There are as many ways of writing these stories as there are writers. An author might write each timeline chronologically and independent of the others, then tear them apart as needed. Or they might jot down scenes as they occur and make them fit together coherently in revisions. Consistent and predictable rules help keep things straight for the author as much as the reader, but characters have a way of not following the rules, and it’s up to the author to make sense of the mess left behind. Note cards, spreadsheets, scribbled charts, project management software, 3D mind maps—all tools and processes I used or considered while writing my own novel. (Having enough space for a serial killer-esque book ideation room is, alas, still a dream.)
Whether your system is organized or disjointed, the same tenet holds true as for any story. Believe in your characters. Readers—most of them, anyway—will suspend their disbelief and remain invested as long as they care about the people whose stories they’re reading, and you don’t mess up too much.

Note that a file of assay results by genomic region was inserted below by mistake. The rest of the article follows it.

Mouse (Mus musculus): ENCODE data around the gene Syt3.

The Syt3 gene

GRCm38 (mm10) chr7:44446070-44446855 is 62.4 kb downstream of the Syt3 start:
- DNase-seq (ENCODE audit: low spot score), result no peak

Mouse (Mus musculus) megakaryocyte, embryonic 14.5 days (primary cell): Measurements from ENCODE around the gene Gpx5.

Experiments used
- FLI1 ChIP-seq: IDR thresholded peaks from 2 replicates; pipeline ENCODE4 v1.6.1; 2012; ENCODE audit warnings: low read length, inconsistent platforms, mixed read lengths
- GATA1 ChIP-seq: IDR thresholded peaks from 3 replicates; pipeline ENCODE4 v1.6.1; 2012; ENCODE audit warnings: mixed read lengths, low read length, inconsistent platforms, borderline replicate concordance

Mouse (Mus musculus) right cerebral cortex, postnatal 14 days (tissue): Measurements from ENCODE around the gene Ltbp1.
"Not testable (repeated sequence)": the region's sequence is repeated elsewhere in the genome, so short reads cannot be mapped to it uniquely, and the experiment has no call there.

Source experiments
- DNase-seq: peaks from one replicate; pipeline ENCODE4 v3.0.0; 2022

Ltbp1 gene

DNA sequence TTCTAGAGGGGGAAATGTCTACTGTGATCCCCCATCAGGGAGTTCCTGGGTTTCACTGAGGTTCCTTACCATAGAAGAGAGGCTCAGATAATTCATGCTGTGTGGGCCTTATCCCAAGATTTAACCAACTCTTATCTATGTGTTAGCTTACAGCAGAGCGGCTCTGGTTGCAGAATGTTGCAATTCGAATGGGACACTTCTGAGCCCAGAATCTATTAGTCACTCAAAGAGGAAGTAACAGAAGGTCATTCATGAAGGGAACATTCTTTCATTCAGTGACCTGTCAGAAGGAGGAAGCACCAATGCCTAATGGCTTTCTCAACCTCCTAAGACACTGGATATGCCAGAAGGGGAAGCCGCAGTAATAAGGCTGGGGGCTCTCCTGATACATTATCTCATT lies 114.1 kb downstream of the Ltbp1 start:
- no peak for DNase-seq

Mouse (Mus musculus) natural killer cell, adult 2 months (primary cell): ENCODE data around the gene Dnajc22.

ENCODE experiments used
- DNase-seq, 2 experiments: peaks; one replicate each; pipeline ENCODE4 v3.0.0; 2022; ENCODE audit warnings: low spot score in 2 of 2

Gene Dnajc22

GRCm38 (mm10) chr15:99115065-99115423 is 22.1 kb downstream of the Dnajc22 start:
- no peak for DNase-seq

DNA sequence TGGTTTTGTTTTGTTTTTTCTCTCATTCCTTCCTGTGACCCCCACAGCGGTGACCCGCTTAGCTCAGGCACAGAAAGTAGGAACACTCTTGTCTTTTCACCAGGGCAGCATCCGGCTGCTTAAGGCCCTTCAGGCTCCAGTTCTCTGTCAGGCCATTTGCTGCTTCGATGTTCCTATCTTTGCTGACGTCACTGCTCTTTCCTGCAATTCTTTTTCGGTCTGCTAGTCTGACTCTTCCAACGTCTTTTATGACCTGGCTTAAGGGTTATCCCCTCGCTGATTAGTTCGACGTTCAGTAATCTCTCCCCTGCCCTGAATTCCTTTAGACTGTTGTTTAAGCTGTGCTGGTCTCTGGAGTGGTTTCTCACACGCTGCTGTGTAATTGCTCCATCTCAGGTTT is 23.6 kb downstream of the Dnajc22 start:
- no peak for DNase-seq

Why are we so fascinated by stories that play with time? We read fiction to get into other people’s heads as well as learn more about ourselves; maybe we’re looking for a lifelike window into another mind or searching for that elusive mirror to our own experience. We might be hankering for a puzzle that intrigues and mystifies us, then lets us feel smarter when we guess where the clues are leading. Or maybe we simply wish to escape, at least for a few hours, into a universe where events might not be as irreversible as they are here. Where the past might be as changeable as memory itself.